As I was flipping through the mail the other day, I noticed a flier from my medical clinic offering vascular screening. It warned me that “vascular disease often shows no symptoms or warning signs until it’s at an advanced stage and difficult to treat.” It encouraged me to call the clinic to schedule three tests — an ultrasound of the belly to look for a bulging aorta, another one for blockages in the carotid arteries to my brain and blood pressure readings to check for leg artery blockages — for an out-of pocket cost of only $150.

The mailing did not encourage me to ask my doctor if I needed these tests. But since I am a primary care physician, I know that as a woman who has never smoked and who has no symptoms of any of these conditions, I should not get these tests.

In fact, the only one of the three supported by evidence is the ultrasound for a bulging aorta — but only for men 65 to 75 years old who smoke or used to smoke.

So what’s the harm in getting screened? Isn’t an ounce of prevention worth a pound of cure? In some situations, absolutely — for example, screening for colon cancer in older adults or for hypothyroidism in newborns. In these cases, evidence has shown that the benefit of screening a population outweighs the harm. But for many other screening tests, including the ones offered in the flier, the harm outweighs the benefits.

You might wonder how a test like an ultrasound could cause harm. Here’s how: If that initial harmless test is abnormal, you may be told that you need another test for follow-up. And so begins the testing cascade, often culminating in an invasive confirmatory test like an angiogram. And if that is positive, surgery might be recommended to fix the problem. Angiograms and surgery can cause kidney failure, strokes, bleeding and even death.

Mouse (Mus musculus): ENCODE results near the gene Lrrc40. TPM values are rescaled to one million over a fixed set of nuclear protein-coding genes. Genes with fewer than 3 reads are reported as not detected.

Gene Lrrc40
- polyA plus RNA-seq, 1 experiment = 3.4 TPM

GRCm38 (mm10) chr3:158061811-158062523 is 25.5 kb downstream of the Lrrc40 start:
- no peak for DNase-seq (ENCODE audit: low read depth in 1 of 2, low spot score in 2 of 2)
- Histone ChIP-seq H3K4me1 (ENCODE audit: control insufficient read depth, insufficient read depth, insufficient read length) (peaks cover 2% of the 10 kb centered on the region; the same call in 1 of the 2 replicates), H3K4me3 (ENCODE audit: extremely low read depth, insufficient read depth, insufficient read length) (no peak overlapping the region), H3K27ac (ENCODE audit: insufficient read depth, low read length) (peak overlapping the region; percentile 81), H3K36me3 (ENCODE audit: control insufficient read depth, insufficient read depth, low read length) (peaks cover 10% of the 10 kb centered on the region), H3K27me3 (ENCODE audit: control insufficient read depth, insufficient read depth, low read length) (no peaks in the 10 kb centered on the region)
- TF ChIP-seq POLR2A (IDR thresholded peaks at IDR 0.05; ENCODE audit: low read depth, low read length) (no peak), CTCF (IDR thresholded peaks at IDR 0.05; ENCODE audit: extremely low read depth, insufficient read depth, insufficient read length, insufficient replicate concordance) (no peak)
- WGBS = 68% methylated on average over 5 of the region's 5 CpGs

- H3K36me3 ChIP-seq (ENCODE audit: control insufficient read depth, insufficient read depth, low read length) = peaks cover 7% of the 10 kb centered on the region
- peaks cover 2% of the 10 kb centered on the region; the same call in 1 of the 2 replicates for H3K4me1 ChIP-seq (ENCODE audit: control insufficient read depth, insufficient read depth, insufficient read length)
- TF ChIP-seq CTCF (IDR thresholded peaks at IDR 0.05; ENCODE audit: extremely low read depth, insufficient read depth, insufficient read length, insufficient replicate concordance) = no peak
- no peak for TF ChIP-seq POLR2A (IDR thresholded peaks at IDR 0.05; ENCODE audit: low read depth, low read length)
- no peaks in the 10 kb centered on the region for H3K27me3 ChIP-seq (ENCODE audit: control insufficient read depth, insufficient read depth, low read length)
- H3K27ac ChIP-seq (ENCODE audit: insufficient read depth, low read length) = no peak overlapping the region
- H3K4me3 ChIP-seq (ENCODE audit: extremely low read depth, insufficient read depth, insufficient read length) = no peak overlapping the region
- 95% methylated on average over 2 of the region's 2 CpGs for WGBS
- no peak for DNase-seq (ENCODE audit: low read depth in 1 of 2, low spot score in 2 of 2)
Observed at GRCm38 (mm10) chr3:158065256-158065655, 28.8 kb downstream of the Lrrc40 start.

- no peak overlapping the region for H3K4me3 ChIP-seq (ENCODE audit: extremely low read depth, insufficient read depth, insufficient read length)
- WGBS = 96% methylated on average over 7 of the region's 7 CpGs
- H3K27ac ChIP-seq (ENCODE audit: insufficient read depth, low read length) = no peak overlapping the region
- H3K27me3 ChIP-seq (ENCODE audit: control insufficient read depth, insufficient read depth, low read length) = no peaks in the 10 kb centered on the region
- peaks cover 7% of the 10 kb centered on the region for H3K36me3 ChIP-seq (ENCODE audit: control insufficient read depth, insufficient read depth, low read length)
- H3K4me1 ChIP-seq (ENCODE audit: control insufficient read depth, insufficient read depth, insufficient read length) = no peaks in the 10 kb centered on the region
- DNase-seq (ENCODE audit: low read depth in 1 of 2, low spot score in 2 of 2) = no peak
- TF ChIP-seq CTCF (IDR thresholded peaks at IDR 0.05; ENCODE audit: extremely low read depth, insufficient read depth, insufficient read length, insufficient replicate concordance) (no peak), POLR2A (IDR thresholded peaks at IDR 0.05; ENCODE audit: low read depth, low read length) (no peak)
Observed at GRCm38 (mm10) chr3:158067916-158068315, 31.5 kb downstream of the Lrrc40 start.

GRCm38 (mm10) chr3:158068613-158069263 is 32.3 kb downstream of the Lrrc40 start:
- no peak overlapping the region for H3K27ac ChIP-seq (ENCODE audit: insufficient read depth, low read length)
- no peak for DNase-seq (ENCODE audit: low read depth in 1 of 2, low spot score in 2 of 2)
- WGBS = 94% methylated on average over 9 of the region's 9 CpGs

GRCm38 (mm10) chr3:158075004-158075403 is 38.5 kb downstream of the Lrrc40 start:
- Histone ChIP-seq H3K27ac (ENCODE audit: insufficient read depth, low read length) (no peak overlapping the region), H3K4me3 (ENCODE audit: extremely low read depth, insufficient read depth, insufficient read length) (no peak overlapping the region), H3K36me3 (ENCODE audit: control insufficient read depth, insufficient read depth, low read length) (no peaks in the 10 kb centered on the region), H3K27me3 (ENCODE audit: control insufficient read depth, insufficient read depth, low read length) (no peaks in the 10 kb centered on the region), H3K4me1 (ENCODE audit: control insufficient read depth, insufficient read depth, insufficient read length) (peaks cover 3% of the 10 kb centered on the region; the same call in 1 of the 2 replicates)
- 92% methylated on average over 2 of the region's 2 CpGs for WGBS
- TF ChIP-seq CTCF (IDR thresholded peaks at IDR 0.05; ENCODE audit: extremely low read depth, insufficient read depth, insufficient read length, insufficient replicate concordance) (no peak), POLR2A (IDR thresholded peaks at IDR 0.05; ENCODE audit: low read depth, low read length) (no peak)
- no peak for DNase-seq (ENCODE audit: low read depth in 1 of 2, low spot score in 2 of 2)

You might be willing to accept these risks if you knew that diagnosing the problem and getting it fixed while you are still feeling fine would lead to longer or improved quality of life. But in many situations, people do just as well or better if they don’t do anything until they become symptomatic, and many never become symptomatic.

Let’s look at the carotid artery ultrasound as an example. The carotid arteries are the main blood vessels supplying the brain with oxygen and nutrients. Significant blockage of a carotid artery can cause a stroke, and these blockages can be seen on an ultrasound and fixed with surgery. And if you have experienced transient strokelike symptoms, known as TIAs, this surgery could prevent a stroke.

But if you haven’t had those symptoms, there is good evidence that the surgery itself causes more complications — including strokes, deaths and heart attacks — than it prevents. There are safer ways to prevent strokes for people at risk that don’t require ultrasounds, angiograms or surgery, such as medications for high blood pressure and high cholesterol, smoking cessation and, in certain cases, daily aspirin.

So why is my clinic encouraging me to get useless tests that will cost me money and might cause me harm? Because economic pressures in health care are creating intense competition and the need to generate new streams of revenue. We must insist, however, that our health care organizations do not respond to these pressures by promoting dubious programs such as direct-to-consumer marketing of unnecessary and potentially harmful screening tests.

The health and well-being of Minnesota residents should not be a pawn in a game of organizational survival.

(A good place to get unbiased, easy-to-understand, evidence-based information on screening tests is the U.S. Preventive Services Task Force website at


Hanna E. Bloomfield is a physician in St. Louis Park.